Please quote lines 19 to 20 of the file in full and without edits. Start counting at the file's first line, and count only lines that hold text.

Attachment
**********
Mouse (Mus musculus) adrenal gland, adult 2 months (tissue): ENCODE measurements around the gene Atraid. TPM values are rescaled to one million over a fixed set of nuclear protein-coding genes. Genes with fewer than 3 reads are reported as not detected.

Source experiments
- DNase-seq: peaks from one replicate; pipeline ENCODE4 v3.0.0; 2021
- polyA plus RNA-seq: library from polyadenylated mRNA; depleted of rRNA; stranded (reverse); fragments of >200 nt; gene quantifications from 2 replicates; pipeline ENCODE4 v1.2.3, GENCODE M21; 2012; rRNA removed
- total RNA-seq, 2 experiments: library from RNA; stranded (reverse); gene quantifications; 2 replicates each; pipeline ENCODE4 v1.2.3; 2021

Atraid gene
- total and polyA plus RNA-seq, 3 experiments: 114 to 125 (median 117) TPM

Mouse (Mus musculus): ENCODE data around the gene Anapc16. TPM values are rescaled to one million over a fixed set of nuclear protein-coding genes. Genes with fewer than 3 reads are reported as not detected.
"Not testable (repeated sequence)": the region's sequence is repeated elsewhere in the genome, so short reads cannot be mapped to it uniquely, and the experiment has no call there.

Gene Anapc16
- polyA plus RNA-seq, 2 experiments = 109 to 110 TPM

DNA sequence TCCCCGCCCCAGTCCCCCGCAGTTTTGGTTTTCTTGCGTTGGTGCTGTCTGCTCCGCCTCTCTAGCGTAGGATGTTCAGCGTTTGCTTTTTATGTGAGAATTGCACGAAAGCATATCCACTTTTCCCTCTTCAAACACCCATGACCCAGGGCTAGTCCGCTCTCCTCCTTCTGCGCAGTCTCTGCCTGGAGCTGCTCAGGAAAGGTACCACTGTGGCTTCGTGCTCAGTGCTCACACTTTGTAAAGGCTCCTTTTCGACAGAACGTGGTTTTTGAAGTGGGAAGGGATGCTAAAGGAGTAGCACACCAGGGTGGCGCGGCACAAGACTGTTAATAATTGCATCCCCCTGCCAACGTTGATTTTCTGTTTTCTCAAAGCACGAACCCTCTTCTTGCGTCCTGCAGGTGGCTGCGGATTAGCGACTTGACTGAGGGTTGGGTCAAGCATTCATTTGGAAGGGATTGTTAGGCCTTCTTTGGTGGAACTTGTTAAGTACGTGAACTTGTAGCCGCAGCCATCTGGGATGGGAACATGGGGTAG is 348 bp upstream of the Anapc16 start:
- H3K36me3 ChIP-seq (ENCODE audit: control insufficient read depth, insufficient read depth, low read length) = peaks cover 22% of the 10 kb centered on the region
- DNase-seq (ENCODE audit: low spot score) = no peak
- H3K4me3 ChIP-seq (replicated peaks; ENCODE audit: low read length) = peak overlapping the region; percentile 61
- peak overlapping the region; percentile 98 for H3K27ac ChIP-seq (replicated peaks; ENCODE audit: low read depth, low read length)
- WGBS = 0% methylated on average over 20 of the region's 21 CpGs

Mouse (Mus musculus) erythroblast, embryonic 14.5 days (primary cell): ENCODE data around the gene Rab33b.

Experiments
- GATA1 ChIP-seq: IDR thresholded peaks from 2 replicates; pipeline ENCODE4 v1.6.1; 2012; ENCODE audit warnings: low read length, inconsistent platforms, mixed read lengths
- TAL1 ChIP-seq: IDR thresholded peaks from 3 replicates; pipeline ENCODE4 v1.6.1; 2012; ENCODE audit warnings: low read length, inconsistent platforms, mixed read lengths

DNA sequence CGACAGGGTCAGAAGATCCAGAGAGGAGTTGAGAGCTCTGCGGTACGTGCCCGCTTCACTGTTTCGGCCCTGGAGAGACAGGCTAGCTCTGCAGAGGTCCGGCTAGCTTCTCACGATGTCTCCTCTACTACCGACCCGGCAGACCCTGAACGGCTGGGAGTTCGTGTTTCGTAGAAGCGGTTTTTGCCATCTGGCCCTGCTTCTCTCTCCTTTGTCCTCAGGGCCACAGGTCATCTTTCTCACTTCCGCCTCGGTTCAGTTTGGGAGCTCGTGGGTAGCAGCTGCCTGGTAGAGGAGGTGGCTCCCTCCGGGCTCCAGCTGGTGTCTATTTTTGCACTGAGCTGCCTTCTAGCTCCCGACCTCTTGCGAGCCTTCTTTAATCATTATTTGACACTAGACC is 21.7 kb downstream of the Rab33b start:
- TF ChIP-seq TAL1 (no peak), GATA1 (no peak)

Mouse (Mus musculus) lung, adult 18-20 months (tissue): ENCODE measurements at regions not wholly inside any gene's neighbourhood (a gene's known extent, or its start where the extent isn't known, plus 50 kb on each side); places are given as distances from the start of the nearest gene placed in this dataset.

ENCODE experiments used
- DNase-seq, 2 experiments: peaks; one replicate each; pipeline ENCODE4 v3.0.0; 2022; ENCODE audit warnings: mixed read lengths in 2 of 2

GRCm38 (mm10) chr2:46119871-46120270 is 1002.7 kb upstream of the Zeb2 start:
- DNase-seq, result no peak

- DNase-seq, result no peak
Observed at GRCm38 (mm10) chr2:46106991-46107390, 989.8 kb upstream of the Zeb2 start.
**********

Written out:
Experiments
- GATA1 ChIP-seq: IDR thresholded peaks from 2 replicates; pipeline ENCODE4 v1.6.1; 2012; ENCODE audit warnings: low read length, inconsistent platforms, mixed read lengths